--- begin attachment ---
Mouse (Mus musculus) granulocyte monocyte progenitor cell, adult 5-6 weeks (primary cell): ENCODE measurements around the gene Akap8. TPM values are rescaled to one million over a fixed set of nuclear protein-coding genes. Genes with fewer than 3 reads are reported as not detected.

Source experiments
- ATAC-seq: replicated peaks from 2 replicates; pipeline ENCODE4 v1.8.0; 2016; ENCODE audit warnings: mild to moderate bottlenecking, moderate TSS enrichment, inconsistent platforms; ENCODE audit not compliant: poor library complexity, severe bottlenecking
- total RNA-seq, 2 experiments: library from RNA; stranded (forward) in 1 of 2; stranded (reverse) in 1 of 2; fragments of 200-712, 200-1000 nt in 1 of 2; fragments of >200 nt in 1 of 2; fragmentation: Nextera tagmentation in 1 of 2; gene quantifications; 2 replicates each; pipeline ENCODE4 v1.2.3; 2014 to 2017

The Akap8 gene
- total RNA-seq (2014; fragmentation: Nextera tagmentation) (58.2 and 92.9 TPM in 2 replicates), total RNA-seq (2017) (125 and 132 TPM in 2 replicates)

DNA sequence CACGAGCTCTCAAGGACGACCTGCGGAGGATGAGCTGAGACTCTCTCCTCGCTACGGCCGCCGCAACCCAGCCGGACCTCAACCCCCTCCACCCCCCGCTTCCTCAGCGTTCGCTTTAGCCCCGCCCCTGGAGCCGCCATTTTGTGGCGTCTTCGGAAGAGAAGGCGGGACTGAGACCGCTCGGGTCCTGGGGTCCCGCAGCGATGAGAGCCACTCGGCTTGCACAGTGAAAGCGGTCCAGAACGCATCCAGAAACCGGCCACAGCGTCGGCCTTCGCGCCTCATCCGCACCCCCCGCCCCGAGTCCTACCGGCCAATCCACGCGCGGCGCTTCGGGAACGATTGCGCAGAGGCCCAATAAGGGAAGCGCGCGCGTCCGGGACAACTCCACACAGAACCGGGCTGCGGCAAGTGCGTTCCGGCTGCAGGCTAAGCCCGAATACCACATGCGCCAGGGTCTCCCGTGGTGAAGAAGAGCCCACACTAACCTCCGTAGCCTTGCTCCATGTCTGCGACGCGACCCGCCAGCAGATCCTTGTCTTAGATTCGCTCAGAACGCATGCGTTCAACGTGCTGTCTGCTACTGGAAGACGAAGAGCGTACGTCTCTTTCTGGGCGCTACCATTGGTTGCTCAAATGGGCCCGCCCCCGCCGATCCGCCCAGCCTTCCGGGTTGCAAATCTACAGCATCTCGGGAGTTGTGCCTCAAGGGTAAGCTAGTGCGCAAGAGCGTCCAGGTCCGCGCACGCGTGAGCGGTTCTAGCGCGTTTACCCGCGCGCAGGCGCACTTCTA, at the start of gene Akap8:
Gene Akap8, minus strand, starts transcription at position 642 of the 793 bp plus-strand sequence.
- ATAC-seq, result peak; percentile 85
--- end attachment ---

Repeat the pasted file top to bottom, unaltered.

Mouse (Mus musculus) granulocyte monocyte progenitor cell, adult 5-6 weeks (primary cell): ENCODE measurements around the gene Akap8. TPM values are rescaled to one million over a fixed set of nuclear protein-coding genes. Genes with fewer than 3 reads are reported as not detected.

Source experiments
- ATAC-seq: replicated peaks from 2 replicates; pipeline ENCODE4 v1.8.0; 2016; ENCODE audit warnings: mild to moderate bottlenecking, moderate TSS enrichment, inconsistent platforms; ENCODE audit not compliant: poor library complexity, severe bottlenecking
- total RNA-seq, 2 experiments: library from RNA; stranded (forward) in 1 of 2; stranded (reverse) in 1 of 2; fragments of 200-712, 200-1000 nt in 1 of 2; fragments of >200 nt in 1 of 2; fragmentation: Nextera tagmentation in 1 of 2; gene quantifications; 2 replicates each; pipeline ENCODE4 v1.2.3; 2014 to 2017

The Akap8 gene
- total RNA-seq (2014; fragmentation: Nextera tagmentation) (58.2 and 92.9 TPM in 2 replicates), total RNA-seq (2017) (125 and 132 TPM in 2 replicates)

DNA sequence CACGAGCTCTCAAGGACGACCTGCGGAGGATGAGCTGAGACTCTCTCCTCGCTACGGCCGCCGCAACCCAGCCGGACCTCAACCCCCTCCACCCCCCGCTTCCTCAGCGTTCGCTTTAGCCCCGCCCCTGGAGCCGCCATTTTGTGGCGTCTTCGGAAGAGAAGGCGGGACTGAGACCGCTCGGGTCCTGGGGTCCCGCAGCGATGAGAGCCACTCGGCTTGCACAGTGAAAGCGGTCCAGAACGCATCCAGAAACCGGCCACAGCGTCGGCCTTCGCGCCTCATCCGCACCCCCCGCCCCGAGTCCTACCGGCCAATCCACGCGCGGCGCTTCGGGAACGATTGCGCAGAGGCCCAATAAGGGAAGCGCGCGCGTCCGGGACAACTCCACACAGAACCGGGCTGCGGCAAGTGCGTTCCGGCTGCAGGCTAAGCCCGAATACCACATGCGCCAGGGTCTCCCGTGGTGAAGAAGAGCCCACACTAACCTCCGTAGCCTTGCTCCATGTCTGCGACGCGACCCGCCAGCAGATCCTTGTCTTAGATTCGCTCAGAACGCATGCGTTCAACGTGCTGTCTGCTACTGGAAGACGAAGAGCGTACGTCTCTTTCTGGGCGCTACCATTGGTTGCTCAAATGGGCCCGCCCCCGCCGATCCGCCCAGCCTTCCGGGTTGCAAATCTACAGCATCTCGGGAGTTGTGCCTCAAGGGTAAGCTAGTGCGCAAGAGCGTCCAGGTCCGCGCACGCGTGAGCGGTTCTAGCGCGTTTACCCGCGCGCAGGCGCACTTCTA, at the start of gene Akap8:
Gene Akap8, minus strand, starts transcription at position 642 of the 793 bp plus-strand sequence.
- ATAC-seq, result peak; percentile 85